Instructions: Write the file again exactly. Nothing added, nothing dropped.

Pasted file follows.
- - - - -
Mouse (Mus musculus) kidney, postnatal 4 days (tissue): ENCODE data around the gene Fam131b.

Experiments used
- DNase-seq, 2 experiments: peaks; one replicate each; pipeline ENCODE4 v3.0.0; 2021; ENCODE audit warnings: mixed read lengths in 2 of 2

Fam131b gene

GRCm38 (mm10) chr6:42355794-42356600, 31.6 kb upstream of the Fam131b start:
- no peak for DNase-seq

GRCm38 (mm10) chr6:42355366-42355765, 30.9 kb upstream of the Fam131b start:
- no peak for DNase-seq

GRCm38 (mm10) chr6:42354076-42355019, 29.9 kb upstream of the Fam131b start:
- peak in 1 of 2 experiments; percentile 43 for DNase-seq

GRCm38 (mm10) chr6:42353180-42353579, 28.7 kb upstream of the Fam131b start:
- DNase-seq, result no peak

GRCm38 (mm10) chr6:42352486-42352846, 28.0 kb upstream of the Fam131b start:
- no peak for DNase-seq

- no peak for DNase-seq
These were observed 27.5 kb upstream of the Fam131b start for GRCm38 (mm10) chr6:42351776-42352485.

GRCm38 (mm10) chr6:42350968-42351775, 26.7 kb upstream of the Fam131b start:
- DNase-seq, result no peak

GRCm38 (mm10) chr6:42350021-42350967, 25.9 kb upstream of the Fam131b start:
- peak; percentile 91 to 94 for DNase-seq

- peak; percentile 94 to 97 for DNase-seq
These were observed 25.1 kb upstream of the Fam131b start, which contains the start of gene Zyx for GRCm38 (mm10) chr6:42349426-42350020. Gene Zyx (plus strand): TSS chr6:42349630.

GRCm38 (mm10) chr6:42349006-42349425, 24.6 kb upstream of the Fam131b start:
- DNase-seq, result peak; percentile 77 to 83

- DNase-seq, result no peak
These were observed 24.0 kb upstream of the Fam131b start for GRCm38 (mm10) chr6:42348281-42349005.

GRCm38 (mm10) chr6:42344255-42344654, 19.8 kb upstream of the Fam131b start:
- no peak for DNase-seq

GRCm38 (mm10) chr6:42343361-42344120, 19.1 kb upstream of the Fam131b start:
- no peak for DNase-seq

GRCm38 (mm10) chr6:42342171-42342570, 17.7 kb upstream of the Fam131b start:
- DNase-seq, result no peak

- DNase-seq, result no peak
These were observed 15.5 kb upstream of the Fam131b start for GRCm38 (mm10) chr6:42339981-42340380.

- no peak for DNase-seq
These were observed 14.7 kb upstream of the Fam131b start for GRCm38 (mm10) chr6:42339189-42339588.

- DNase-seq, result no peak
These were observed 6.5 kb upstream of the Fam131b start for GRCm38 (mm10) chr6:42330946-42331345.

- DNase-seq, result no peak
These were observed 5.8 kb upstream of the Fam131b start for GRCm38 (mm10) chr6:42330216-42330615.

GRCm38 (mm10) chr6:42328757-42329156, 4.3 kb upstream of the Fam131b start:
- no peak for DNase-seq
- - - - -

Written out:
Mouse (Mus musculus) kidney, postnatal 4 days (tissue): ENCODE data around the gene Fam131b.

Experiments used
- DNase-seq, 2 experiments: peaks; one replicate each; pipeline ENCODE4 v3.0.0; 2021; ENCODE audit warnings: mixed read lengths in 2 of 2

Fam131b gene

GRCm38 (mm10) chr6:42355794-42356600, 31.6 kb upstream of the Fam131b start:
- no peak for DNase-seq

GRCm38 (mm10) chr6:42355366-42355765, 30.9 kb upstream of the Fam131b start:
- no peak for DNase-seq

GRCm38 (mm10) chr6:42354076-42355019, 29.9 kb upstream of the Fam131b start:
- peak in 1 of 2 experiments; percentile 43 for DNase-seq

GRCm38 (mm10) chr6:42353180-42353579, 28.7 kb upstream of the Fam131b start:
- DNase-seq, result no peak

GRCm38 (mm10) chr6:42352486-42352846, 28.0 kb upstream of the Fam131b start:
- no peak for DNase-seq

- no peak for DNase-seq
These were observed 27.5 kb upstream of the Fam131b start for GRCm38 (mm10) chr6:42351776-42352485.

GRCm38 (mm10) chr6:42350968-42351775, 26.7 kb upstream of the Fam131b start:
- DNase-seq, result no peak

GRCm38 (mm10) chr6:42350021-42350967, 25.9 kb upstream of the Fam131b start:
- peak; percentile 91 to 94 for DNase-seq

- peak; percentile 94 to 97 for DNase-seq
These were observed 25.1 kb upstream of the Fam131b start, which contains the start of gene Zyx for GRCm38 (mm10) chr6:42349426-42350020. Gene Zyx (plus strand): TSS chr6:42349630.

GRCm38 (mm10) chr6:42349006-42349425, 24.6 kb upstream of the Fam131b start:
- DNase-seq, result peak; percentile 77 to 83

- DNase-seq, result no peak
These were observed 24.0 kb upstream of the Fam131b start for GRCm38 (mm10) chr6:42348281-42349005.

GRCm38 (mm10) chr6:42344255-42344654, 19.8 kb upstream of the Fam131b start:
- no peak for DNase-seq

GRCm38 (mm10) chr6:42343361-42344120, 19.1 kb upstream of the Fam131b start:
- no peak for DNase-seq

GRCm38 (mm10) chr6:42342171-42342570, 17.7 kb upstream of the Fam131b start:
- DNase-seq, result no peak

- DNase-seq, result no peak
These were observed 15.5 kb upstream of the Fam131b start for GRCm38 (mm10) chr6:42339981-42340380.

- no peak for DNase-seq
These were observed 14.7 kb upstream of the Fam131b start for GRCm38 (mm10) chr6:42339189-42339588.

- DNase-seq, result no peak
These were observed 6.5 kb upstream of the Fam131b start for GRCm38 (mm10) chr6:42330946-42331345.

- DNase-seq, result no peak
These were observed 5.8 kb upstream of the Fam131b start for GRCm38 (mm10) chr6:42330216-42330615.

GRCm38 (mm10) chr6:42328757-42329156, 4.3 kb upstream of the Fam131b start:
- no peak for DNase-seq